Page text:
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Blooming coccolithophores
Stockholm University, Faculty of Science, Department of Geology and Geochemistry.
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2006 (English)Conference paper (Other academic)
Abstract [en]

Coccolithophores play a critical role in the balance between the chemistry of the atmosphere, ocean and sediments. Over geological time, amongst the population of coccolithophore species present, particular bloom forming species have risen to dominance. Every species of coccolithophore initiates the growth of calcite liths with a protococcolith ring consisting of calcite crystals with alternating vertically or radially oriented c-axes, the V/R model (Young et al., 1992). But the modern bloom species, Emiliania huxleyi, appears to exploit the faster propagation of radial calcite crystals which grow largely with obtuse kink sites parallel to the c-axis (Paquette and Reeder, 1995) to produce liths consisting almost entirely of radial calcite. Cations larger than calcium are preferentially incorporated into the less spatially restricted obtuse kink sites of calcite with a radially oriented c-axis, and cations smaller than calcium are preferentially incorporated into the acute sites of calcite with a vertically oriented c-axis. We hypothesis that the different orientations of crystal growth may also have implications for the stable isotopic composition of the calcite liths. Sediment records from the global ocean reveal an inverse relationship between coccolith fraction Mg/Ca and Sr/Ca during the last 1 Myr with a strong resonance of bloom species production at 100 and 400 kyr periods at times of low eccentricity. We propose that these trace metal and isotopic records demonstrate a relationship between orbital eccentricity and the production of bloom species growing radial calcite liths in the Pleistocene ocean (Rickaby et al.), perhaps as a result of the inverse relationship between growing season length and insolation under conditions of high eccentricity. We shall explore, with a geological perspective, the complex interplay between atmospheric chemistry, ocean saturation and the evolution of coccolithophores and their geochemistry.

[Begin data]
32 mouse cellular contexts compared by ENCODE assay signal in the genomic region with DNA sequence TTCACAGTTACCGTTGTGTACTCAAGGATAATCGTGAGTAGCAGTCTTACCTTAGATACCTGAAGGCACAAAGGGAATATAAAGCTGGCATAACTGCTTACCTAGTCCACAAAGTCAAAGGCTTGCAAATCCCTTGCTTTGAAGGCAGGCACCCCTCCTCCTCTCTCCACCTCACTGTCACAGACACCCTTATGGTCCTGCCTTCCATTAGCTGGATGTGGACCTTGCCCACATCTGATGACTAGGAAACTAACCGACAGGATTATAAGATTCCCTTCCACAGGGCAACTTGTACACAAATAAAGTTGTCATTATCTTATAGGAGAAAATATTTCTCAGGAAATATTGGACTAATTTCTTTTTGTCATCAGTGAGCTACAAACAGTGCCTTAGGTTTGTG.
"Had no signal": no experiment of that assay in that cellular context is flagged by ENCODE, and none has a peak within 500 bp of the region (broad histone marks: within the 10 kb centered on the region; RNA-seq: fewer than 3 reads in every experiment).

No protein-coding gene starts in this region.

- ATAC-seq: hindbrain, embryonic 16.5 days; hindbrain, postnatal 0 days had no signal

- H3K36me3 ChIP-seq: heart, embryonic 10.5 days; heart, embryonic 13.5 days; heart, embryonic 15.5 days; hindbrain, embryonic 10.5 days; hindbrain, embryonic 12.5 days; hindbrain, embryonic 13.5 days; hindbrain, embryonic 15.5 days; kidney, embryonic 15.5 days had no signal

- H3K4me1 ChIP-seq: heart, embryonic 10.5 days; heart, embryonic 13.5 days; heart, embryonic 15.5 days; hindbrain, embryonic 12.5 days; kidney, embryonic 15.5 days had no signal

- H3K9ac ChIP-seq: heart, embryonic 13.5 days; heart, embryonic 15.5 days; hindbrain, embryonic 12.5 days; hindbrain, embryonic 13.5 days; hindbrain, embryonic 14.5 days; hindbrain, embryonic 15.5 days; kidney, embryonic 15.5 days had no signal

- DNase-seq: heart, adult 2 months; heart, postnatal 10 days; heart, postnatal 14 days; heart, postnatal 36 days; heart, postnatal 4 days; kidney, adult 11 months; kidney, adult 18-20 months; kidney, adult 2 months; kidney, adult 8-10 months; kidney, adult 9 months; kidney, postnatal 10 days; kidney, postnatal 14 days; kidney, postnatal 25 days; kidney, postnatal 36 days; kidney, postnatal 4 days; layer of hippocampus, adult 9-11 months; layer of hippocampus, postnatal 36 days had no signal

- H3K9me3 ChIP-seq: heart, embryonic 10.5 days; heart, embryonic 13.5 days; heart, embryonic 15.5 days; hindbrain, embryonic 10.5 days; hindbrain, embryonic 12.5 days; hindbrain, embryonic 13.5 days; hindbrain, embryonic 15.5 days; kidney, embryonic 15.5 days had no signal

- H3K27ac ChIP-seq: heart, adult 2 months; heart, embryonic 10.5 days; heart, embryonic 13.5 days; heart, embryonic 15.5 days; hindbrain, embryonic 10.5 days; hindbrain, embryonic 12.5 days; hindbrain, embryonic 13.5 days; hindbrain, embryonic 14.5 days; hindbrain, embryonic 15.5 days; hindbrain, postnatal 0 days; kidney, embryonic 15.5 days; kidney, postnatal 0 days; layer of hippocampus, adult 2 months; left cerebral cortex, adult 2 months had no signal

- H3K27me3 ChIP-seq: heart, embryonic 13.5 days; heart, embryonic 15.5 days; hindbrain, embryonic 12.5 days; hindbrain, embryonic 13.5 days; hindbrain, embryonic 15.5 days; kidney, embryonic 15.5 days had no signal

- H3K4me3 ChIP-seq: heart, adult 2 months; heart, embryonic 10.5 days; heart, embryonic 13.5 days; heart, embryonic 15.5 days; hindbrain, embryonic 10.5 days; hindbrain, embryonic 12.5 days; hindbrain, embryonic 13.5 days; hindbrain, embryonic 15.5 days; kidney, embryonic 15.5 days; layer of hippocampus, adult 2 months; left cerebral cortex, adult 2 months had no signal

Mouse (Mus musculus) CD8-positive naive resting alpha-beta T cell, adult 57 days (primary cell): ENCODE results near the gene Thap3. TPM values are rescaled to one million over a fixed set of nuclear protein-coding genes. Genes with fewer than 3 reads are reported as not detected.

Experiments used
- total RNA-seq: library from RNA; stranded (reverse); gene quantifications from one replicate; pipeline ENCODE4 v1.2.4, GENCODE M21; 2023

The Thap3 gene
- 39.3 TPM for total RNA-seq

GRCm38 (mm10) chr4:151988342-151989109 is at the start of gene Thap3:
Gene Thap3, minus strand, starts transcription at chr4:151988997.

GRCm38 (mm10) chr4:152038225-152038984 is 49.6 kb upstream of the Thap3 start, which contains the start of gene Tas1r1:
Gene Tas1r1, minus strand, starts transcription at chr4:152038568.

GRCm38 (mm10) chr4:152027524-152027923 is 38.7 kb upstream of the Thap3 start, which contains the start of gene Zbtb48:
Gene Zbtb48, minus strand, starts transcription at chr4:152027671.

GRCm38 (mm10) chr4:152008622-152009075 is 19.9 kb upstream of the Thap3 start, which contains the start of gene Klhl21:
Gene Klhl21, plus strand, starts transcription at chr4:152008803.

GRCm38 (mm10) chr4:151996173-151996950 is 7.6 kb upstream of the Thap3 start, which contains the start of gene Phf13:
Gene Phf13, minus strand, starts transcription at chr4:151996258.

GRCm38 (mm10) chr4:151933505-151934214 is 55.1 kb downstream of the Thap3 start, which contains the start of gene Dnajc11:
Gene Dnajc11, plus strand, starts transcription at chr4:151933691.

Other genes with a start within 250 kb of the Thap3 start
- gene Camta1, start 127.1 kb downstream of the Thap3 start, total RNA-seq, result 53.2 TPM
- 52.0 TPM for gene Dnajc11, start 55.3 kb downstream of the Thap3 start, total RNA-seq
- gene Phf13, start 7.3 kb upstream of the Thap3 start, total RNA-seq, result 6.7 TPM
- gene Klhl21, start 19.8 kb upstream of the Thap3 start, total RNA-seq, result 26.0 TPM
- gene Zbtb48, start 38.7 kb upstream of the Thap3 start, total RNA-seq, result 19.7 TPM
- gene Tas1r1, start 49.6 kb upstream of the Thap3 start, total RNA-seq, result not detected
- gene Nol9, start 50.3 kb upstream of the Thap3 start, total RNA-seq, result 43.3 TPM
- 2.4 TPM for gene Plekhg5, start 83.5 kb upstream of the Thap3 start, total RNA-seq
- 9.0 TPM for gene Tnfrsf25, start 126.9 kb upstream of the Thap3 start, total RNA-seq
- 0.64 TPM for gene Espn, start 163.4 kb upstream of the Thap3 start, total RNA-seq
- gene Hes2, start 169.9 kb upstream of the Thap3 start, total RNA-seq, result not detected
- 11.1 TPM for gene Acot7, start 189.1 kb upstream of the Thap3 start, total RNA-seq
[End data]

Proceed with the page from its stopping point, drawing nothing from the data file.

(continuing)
Place, publisher, year, edition, pages
2006. 533-A533 Suppl. S p.
URN: urn:nbn:se:su:diva-21254DOI: doi:10.1016/j.gca.2006.06.982OAI: diva2:187780
Available from: 2007-12-06 Created: 2007-12-06Bibliographically approved

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Henderiks, J
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Department of Geology and Geochemistry

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